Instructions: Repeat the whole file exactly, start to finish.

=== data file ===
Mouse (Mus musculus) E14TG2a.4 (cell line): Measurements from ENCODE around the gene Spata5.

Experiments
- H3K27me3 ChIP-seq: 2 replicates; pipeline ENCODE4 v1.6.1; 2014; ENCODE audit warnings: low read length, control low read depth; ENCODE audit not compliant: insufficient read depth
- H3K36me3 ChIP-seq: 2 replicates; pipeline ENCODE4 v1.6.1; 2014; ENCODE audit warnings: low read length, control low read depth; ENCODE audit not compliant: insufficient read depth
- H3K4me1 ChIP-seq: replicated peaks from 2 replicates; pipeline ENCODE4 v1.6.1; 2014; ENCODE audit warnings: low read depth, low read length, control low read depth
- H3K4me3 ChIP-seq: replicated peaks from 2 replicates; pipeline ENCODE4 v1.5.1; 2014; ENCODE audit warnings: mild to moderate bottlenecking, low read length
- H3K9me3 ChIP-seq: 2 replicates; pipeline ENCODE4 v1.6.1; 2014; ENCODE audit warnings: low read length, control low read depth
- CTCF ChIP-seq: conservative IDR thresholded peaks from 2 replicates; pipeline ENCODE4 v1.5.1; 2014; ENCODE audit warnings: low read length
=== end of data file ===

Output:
Mouse (Mus musculus) E14TG2a.4 (cell line): Measurements from ENCODE around the gene Spata5.

Experiments
- H3K27me3 ChIP-seq: 2 replicates; pipeline ENCODE4 v1.6.1; 2014; ENCODE audit warnings: low read length, control low read depth; ENCODE audit not compliant: insufficient read depth
- H3K36me3 ChIP-seq: 2 replicates; pipeline ENCODE4 v1.6.1; 2014; ENCODE audit warnings: low read length, control low read depth; ENCODE audit not compliant: insufficient read depth
- H3K4me1 ChIP-seq: replicated peaks from 2 replicates; pipeline ENCODE4 v1.6.1; 2014; ENCODE audit warnings: low read depth, low read length, control low read depth
- H3K4me3 ChIP-seq: replicated peaks from 2 replicates; pipeline ENCODE4 v1.5.1; 2014; ENCODE audit warnings: mild to moderate bottlenecking, low read length
- H3K9me3 ChIP-seq: 2 replicates; pipeline ENCODE4 v1.6.1; 2014; ENCODE audit warnings: low read length, control low read depth
- CTCF ChIP-seq: conservative IDR thresholded peaks from 2 replicates; pipeline ENCODE4 v1.5.1; 2014; ENCODE audit warnings: low read length